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Brantford celebrates centenary of Alexander Graham Bell

If the telephone wasn't born in Canada, it was certainly conceived here. In 1874, in Brantford, Ont., inventor Alexander Graham Bell first described the scientific principle that would convey the human voice over wires. By the Second World War, Canadians led the world in talking by telephone. Later they reached out to each other and around the globe with long distance calling, transatlantic connections and predictions for the future.

By telephone, the daughter of Alexander Graham Bell addresses a crowd in Brantford, Ont. celebrating what would have been the phone inventor's 100th birthday. He was "The Great Encourager," she says in this CBC Radio clip to the people gathered at Bell Homestead. It was there that Bell drafted the first sketches of his telephone invention in 1874. Marian Bell grew up in a flurry of invention excitement. As her father worked on countless experiments, he also encouraged Marian's own ideas. "Go ahead and try it," he would say.
• Marian "Daisy" Bell (Fairchild) was born Feb. 15, 1880 to Alexander Graham Bell and his wife Mabel Hubbard. The couple had another daughter, Elsie, and two sons who died when they were infants.
• Alexander Graham Bell's mother and wife were both deaf.
• Marian Fairchild died in 1962.

• In 2002, the U.S. House of Representatives insisted Italian immigrant Antonio Meucci invented a telephone device before Bell.
• The House claimed Meucci ran out of money before he could patent his "teletrefono" in 1871.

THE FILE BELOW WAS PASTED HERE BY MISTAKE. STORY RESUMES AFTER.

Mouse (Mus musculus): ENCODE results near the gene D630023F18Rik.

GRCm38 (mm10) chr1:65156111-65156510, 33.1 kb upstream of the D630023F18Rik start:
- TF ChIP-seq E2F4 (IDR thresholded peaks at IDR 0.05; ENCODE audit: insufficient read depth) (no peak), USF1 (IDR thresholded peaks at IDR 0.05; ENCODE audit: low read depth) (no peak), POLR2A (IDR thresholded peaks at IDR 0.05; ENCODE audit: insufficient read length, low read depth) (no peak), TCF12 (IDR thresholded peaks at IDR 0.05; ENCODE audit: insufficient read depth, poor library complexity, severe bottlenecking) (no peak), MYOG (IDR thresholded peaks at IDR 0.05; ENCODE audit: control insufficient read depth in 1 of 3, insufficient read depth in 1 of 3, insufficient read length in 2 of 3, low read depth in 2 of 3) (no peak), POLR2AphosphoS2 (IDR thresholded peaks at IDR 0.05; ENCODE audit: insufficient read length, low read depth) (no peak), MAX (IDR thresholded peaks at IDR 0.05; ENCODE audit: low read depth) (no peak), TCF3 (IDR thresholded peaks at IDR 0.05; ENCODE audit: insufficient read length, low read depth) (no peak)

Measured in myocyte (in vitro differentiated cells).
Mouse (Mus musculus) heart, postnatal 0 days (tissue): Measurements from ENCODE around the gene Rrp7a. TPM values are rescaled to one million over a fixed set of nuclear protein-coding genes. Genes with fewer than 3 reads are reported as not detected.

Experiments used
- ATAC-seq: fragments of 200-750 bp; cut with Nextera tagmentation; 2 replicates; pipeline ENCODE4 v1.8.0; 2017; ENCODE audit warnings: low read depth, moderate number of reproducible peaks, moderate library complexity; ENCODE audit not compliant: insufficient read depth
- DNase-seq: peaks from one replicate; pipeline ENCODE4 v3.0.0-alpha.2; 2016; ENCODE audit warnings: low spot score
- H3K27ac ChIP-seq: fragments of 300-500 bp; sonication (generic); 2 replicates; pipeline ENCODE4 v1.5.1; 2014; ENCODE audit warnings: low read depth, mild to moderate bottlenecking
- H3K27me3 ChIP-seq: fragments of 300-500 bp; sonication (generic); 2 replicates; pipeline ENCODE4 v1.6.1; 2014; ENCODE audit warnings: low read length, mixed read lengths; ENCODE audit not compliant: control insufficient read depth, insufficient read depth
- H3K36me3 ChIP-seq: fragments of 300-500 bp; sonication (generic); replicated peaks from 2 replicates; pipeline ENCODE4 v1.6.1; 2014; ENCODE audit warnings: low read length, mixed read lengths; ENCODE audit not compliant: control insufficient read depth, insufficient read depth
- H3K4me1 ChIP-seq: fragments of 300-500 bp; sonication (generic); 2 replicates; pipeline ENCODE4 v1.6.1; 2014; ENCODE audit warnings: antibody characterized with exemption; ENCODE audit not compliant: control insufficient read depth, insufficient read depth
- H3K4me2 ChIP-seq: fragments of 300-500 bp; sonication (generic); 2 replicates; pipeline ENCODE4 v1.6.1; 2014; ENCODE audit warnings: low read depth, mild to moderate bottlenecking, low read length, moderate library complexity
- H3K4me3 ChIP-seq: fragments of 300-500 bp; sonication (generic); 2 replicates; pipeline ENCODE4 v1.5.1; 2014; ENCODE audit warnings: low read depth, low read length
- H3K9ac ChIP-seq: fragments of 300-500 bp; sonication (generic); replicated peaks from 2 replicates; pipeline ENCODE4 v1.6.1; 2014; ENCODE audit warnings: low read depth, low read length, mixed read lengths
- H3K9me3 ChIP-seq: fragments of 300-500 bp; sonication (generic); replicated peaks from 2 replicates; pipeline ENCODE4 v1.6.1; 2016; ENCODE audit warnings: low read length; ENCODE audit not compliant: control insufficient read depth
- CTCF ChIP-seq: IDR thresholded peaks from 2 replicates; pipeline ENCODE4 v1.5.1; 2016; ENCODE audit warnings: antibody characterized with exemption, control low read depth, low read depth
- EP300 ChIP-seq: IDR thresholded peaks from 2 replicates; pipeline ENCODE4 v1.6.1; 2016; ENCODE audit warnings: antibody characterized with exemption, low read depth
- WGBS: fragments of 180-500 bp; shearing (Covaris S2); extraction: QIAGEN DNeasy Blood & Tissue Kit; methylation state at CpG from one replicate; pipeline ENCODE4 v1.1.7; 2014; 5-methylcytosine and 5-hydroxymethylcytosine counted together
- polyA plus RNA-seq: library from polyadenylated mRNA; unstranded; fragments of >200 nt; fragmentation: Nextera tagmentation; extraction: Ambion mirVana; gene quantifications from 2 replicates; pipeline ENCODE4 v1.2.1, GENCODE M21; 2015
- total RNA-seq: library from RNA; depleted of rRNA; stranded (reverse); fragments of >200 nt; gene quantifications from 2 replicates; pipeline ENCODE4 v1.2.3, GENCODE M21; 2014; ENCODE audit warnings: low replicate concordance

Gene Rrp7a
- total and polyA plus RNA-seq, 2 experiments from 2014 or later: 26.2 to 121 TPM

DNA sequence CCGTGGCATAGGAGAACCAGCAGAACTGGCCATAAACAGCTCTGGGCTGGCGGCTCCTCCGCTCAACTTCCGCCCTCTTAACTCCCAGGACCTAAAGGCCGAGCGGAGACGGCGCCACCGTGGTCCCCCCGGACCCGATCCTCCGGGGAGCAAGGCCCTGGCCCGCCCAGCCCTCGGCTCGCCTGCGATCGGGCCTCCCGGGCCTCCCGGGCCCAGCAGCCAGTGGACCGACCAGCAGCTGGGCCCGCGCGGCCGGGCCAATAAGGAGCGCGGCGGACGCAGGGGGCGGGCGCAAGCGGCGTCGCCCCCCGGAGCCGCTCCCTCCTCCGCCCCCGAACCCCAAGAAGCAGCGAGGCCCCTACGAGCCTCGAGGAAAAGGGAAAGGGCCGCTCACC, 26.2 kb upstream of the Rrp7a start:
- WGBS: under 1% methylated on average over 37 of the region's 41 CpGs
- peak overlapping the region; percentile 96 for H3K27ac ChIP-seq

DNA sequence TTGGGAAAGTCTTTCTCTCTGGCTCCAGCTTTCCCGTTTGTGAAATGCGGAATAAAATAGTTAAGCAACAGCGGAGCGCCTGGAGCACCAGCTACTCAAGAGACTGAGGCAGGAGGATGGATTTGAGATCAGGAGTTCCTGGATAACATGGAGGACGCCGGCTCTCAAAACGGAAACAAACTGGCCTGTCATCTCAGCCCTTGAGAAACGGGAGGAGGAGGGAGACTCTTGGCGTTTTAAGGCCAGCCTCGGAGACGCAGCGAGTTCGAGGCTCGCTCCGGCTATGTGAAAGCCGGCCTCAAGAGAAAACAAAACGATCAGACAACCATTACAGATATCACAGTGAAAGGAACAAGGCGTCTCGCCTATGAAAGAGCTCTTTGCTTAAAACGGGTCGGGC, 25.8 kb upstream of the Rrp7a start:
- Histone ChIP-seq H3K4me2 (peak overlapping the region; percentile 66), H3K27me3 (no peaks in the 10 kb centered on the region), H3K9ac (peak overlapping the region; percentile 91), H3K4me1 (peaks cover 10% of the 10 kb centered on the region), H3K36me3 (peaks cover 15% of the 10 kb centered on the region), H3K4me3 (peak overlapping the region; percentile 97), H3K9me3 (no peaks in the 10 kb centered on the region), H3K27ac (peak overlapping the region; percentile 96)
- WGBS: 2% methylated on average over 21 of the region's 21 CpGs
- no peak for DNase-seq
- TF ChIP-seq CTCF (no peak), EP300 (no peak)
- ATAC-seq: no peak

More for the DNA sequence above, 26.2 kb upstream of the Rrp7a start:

• In 1880 Bell invented "the photophone" - a device which transported wireless telephone messages. It transmitted sound on a beam of light and was the basis for today's fiber optic systems.

• Bell was a prolific inventor. He created a device to help locate the bullet that assassinated U.S. President James Garfield. When one of his sons died of respiratory complications, Bell devised a "metal jacket vacuum" that was a precursor for the iron lung used by polio victims. He conducted sheep-breeding experiments in an attempt to increase the rate of twin and triplet births. Bell also worked in speech for the deaf, water distillation, hydrofoils and was involved in the famous Silver Dart flight.

• In the radio clip, Bell's daughter explains how her father once conducted an experiment at home with pillows and a cat. It was just after he'd heard a cat always lands feet-first. And the cat did in the experiment.
Medium: Radio
Program: CBC Radio News
Broadcast Date: March 3, 1947
Guest(s): Marian Bell
Duration: 2:25
Photo: National Archives of Canada

Last updated: February 28, 2014

Page consulted on February 28, 2014

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